He’s the same man today as he’s always been, Symone Sanders insists. A man who has personal beliefs about abortion but who can’t justify “locking women out” of coverage based on their zip code.

Well, says CNN’s Jim Sciutto, he seemed pretty okay with locking them out for the past 43 years.

So, you see, there does appear to be something of a shift here.

Sanders is doing her best to play a bad hand, essentially arguing that Biden retains deep misgivings about taxpayer-funded abortion but has been persuaded that the interest of lower-income women in being able to afford an abortion if they need one takes precedence. Among the people who helped persuade Biden of that, according to the Atlantic, was Sanders herself. Oh, and … Alyssa Milano?

This was a tense two days in Biden’s D.C. headquarters. The candidate was caught off guard after an NBC News story published Wednesday morning attempted to nail down where he stands on abortion policy—specifically Hyde. Symone Sanders, one of Biden’s senior advisers, confronted him, she confirmed to me Thursday night, telling Biden that he was missing how his position disproportionately affected poorer women and women of color without easy access to abortion. Alyssa Milano, the actress who’s become a major online presence on issues of women’s rights as well as a friend of the Biden team, spoke by phone Wednesday to Biden campaign manager Greg Schultz, telling him the candidate needed to change. More calls came in, more tough conversations…

Biden’s aides say they don’t want this to be seen as a political move, but as a thoughtful evolution squeezed into a frantic Wednesday and Thursday. The official Biden campaign line is that changing his position proves he’s acting on principle. “Vice President Biden’s honesty and candor are big reasons why his candidacy is resonating all across the country. Voters respond to his authenticity, and want a president with values that are nothing like the current occupant of the White House,” said Biden campaign press secretary T.J. Ducklo in a prepared statement.

“A thoughtful evolution squeezed into a few days” is the best Orwellian euphemism I’ve ever heard for a cowardly reversal born of rank political expedience. Milano’s weird cameo is icing on the cake. It’s like finding out that George H.W. Bush was consulting with Tony Danza in the run-up to the first Gulf War.

Maybe we can get Trump to reverse on those Mexico tariffs if Danny Pintauro puts in a good word.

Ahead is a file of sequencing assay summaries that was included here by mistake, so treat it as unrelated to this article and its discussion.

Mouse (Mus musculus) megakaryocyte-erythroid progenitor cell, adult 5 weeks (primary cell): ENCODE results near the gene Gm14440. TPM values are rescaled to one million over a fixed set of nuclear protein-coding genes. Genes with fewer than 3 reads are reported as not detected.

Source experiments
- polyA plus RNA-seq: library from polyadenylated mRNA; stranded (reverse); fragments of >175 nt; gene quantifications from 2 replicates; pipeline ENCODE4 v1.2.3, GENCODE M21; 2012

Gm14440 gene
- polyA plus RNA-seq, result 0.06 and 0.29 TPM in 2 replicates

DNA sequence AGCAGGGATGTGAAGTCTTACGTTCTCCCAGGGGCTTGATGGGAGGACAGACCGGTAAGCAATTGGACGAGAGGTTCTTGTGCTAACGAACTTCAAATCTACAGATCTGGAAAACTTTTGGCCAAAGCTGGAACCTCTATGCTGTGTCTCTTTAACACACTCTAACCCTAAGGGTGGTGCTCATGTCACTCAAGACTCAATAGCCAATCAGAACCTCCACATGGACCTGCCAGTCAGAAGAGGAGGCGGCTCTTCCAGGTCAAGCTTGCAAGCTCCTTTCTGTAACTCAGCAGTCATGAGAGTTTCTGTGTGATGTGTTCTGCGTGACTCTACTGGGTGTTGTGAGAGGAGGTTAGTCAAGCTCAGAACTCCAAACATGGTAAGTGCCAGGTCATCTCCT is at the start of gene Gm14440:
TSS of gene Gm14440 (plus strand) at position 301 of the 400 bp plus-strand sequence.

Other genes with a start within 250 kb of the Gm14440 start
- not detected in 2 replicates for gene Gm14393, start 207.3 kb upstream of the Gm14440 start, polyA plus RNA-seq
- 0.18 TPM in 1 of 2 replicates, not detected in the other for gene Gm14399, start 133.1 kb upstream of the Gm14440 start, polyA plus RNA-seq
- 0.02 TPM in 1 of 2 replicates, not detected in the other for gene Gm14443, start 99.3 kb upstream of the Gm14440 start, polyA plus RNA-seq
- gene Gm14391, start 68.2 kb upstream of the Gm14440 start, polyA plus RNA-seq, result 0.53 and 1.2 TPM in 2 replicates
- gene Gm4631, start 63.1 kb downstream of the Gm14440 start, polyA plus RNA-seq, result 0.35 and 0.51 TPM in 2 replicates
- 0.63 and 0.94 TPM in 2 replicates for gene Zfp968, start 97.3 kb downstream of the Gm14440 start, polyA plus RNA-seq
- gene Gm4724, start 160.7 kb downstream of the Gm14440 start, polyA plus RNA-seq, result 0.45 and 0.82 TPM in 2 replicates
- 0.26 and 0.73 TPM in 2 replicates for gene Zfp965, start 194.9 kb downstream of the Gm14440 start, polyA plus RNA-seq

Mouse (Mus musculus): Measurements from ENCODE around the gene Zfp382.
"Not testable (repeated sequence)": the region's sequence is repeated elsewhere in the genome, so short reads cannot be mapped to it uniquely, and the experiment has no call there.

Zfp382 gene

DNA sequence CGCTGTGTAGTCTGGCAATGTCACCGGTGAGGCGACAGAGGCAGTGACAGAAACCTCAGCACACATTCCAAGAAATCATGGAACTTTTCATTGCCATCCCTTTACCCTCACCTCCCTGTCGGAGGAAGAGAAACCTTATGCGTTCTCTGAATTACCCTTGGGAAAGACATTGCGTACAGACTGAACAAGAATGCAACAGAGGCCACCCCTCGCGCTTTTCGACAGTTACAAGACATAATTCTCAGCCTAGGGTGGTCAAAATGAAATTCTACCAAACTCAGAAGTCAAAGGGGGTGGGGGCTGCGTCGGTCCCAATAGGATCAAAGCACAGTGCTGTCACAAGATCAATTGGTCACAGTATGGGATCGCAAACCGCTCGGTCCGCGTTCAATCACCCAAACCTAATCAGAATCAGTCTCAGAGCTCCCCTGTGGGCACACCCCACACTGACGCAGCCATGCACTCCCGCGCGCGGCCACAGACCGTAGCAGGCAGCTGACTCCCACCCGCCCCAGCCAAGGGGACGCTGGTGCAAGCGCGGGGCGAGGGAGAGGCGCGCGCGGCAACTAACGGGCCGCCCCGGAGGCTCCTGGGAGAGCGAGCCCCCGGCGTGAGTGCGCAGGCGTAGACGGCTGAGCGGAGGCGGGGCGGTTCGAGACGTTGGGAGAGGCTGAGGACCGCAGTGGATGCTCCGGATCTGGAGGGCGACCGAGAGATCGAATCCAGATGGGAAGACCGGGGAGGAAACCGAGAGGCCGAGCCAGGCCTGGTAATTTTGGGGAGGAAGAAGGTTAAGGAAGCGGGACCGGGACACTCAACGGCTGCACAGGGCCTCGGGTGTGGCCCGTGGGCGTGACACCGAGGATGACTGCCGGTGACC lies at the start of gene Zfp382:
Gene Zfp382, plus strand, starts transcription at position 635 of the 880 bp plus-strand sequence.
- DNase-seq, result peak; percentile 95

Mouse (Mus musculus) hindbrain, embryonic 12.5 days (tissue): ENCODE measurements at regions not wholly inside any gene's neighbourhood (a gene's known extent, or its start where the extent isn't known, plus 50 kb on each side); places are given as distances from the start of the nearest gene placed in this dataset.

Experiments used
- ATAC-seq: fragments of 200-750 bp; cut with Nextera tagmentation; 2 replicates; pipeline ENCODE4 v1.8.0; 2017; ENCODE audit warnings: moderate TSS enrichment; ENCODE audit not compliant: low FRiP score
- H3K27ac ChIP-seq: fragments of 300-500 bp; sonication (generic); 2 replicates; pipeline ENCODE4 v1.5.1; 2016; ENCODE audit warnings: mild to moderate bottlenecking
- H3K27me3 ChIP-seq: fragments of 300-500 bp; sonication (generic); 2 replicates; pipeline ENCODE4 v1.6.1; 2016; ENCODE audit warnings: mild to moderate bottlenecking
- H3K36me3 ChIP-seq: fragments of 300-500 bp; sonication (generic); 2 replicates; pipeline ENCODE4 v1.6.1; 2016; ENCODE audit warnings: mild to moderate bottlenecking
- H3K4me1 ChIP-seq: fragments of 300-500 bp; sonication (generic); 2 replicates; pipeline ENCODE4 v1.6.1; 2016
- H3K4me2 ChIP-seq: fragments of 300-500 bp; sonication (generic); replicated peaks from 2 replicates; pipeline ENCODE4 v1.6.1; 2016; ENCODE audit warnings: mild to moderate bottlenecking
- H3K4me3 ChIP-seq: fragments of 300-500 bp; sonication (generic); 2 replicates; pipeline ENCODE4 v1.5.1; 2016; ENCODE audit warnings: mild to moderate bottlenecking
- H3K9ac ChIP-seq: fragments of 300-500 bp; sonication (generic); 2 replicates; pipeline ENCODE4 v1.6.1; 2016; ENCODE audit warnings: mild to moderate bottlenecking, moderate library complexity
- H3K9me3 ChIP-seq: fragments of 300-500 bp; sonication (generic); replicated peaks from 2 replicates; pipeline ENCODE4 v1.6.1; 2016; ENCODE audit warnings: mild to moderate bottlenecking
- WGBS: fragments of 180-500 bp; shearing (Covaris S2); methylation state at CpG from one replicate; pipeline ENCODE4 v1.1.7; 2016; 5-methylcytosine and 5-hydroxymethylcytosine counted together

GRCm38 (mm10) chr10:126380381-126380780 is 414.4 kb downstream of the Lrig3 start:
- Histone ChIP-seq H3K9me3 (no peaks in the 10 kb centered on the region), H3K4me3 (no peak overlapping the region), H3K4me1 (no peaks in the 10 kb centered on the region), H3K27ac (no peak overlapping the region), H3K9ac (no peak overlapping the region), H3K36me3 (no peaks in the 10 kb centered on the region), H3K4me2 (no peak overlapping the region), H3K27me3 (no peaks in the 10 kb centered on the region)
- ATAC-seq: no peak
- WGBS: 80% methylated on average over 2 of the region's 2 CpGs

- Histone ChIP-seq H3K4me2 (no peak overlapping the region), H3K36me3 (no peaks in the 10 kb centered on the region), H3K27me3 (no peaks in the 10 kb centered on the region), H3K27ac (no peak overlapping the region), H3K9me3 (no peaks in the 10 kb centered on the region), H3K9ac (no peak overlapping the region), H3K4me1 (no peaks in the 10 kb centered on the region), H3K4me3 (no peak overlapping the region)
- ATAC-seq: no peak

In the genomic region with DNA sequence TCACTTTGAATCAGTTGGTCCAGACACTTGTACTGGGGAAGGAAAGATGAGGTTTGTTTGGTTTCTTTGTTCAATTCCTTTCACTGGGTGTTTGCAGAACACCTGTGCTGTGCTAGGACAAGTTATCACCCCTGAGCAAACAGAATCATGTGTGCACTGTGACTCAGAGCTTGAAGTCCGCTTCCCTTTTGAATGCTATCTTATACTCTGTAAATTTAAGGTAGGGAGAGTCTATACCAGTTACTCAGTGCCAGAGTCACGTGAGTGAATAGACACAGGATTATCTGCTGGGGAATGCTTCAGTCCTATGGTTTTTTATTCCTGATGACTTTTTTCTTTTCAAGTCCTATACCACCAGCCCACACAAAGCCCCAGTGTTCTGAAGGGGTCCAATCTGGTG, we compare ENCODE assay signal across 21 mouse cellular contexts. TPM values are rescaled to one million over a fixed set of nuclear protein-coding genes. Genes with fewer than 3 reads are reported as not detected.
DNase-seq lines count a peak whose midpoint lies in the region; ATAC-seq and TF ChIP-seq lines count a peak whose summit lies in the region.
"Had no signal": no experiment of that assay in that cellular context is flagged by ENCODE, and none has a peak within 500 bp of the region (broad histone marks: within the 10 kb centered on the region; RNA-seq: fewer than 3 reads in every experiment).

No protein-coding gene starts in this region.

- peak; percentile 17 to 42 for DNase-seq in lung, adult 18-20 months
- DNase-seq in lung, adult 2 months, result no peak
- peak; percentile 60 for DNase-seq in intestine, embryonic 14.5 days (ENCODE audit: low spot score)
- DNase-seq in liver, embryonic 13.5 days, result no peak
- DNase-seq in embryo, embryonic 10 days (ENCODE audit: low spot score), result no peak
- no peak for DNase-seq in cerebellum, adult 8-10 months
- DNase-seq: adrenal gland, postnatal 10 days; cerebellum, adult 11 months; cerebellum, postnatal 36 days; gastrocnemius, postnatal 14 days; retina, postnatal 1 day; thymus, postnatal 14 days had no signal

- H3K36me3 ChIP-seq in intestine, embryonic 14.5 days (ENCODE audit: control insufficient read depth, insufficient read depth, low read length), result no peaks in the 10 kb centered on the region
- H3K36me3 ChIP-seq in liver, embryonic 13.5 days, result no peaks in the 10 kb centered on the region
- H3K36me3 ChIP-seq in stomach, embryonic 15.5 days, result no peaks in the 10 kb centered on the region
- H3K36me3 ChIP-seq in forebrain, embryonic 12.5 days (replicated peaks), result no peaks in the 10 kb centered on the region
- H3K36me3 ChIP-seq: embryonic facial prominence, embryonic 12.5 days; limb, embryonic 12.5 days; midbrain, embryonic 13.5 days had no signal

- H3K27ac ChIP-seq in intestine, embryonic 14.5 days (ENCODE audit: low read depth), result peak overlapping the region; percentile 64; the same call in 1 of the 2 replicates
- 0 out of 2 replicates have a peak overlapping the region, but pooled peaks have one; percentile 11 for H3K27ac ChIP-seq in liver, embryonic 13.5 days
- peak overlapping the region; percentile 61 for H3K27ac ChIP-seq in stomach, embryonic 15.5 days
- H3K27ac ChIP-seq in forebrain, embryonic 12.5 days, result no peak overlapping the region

Among many other reasons why it was foolish for Biden to reverse himself, notes Ramesh Ponnuru, is how it weakens a potential attack on Trump over abortion next year:

First, it puts Biden on the unpopular side of the issue. Advocates of taxpayer funding can point to polls saying that most people support abortion — but that’s true only when the polls have been worded not to mention taxpayer funding. A 2016 poll that clarified it was asking about Medicaid paying for abortions found that 58 percent of the public opposed it.

Second, it means that the Democratic nominee will find it more difficult to portray Republicans as far right on abortion.

Republican opponents are on the wrong side of public opinion on several questions about the issue. Most people say they would like to see Roe v. Wade survive, for example. If Biden had stuck with his opposition to taxpayer funding and won the nomination, he might have been able to draw a contrast between his own moderation and the Republicans’ extremism. But the Democrats have now drawn more attention than ever before to a question where they’re the ones who want a big change in abortion policy that most people oppose.

The most one can say for Uncle Joe here is that he’s a captive of a party that’s become fanatic about this issue. He supported the Hyde Amendment as long as he could do so while remaining electorally viable, through nearly four decades in the Senate and nearly a full decade as VP. In 2019, though, the Democratic Party view of abortion is “no limits,” full stop. And they’re invested enough in it that the so-called most electable candidate in the field concluded that he’d no longer be electable if he didn’t pander.

Exit question: Under the Symone Sanders standard, when would a politician ever be guilty of a flip-flop? If a reversal as quick and cynical as Biden’s can be spun as a matter of considered persuasion and evolution over time, is even the reptilian Kirsten Gillibrand guilty of flip-flopping?